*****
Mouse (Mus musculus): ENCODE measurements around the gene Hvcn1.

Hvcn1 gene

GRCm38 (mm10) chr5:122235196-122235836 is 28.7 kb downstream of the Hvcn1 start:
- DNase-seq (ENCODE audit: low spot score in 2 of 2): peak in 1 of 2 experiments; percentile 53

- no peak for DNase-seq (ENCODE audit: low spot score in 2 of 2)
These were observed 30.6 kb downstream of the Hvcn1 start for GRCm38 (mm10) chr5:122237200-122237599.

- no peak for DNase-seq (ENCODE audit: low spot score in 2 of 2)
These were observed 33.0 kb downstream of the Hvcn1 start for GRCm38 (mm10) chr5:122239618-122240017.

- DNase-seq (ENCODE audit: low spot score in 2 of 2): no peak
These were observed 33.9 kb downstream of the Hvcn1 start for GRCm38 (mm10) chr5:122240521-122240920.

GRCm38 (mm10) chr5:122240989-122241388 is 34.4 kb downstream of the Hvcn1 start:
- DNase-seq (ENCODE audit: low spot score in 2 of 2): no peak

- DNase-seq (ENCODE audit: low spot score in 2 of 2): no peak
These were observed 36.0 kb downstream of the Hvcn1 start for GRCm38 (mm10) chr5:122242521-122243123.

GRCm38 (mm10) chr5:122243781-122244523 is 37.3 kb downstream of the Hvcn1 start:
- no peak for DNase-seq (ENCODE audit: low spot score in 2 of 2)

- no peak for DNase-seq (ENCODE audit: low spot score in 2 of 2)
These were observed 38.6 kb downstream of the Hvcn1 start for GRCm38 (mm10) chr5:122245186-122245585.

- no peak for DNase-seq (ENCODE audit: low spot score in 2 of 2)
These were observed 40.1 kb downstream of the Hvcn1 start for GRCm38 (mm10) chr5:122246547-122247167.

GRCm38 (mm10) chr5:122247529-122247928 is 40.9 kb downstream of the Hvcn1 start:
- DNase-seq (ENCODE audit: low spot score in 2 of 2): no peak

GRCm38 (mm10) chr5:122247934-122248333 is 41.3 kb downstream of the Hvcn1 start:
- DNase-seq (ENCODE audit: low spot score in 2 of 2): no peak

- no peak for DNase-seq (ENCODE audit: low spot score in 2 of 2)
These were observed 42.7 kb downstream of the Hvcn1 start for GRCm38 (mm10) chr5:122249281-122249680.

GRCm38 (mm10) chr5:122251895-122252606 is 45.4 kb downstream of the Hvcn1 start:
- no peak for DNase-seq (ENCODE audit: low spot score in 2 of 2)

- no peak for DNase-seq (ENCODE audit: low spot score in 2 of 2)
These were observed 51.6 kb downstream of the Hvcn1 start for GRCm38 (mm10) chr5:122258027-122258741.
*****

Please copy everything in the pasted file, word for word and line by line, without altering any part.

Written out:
Mouse (Mus musculus): ENCODE measurements around the gene Hvcn1.

Hvcn1 gene

GRCm38 (mm10) chr5:122235196-122235836 is 28.7 kb downstream of the Hvcn1 start:
- DNase-seq (ENCODE audit: low spot score in 2 of 2): peak in 1 of 2 experiments; percentile 53

- no peak for DNase-seq (ENCODE audit: low spot score in 2 of 2)
These were observed 30.6 kb downstream of the Hvcn1 start for GRCm38 (mm10) chr5:122237200-122237599.

- no peak for DNase-seq (ENCODE audit: low spot score in 2 of 2)
These were observed 33.0 kb downstream of the Hvcn1 start for GRCm38 (mm10) chr5:122239618-122240017.

- DNase-seq (ENCODE audit: low spot score in 2 of 2): no peak
These were observed 33.9 kb downstream of the Hvcn1 start for GRCm38 (mm10) chr5:122240521-122240920.

GRCm38 (mm10) chr5:122240989-122241388 is 34.4 kb downstream of the Hvcn1 start:
- DNase-seq (ENCODE audit: low spot score in 2 of 2): no peak

- DNase-seq (ENCODE audit: low spot score in 2 of 2): no peak
These were observed 36.0 kb downstream of the Hvcn1 start for GRCm38 (mm10) chr5:122242521-122243123.

GRCm38 (mm10) chr5:122243781-122244523 is 37.3 kb downstream of the Hvcn1 start:
- no peak for DNase-seq (ENCODE audit: low spot score in 2 of 2)

- no peak for DNase-seq (ENCODE audit: low spot score in 2 of 2)
These were observed 38.6 kb downstream of the Hvcn1 start for GRCm38 (mm10) chr5:122245186-122245585.

- no peak for DNase-seq (ENCODE audit: low spot score in 2 of 2)
These were observed 40.1 kb downstream of the Hvcn1 start for GRCm38 (mm10) chr5:122246547-122247167.

GRCm38 (mm10) chr5:122247529-122247928 is 40.9 kb downstream of the Hvcn1 start:
- DNase-seq (ENCODE audit: low spot score in 2 of 2): no peak

GRCm38 (mm10) chr5:122247934-122248333 is 41.3 kb downstream of the Hvcn1 start:
- DNase-seq (ENCODE audit: low spot score in 2 of 2): no peak

- no peak for DNase-seq (ENCODE audit: low spot score in 2 of 2)
These were observed 42.7 kb downstream of the Hvcn1 start for GRCm38 (mm10) chr5:122249281-122249680.

GRCm38 (mm10) chr5:122251895-122252606 is 45.4 kb downstream of the Hvcn1 start:
- no peak for DNase-seq (ENCODE audit: low spot score in 2 of 2)

- no peak for DNase-seq (ENCODE audit: low spot score in 2 of 2)
These were observed 51.6 kb downstream of the Hvcn1 start for GRCm38 (mm10) chr5:122258027-122258741.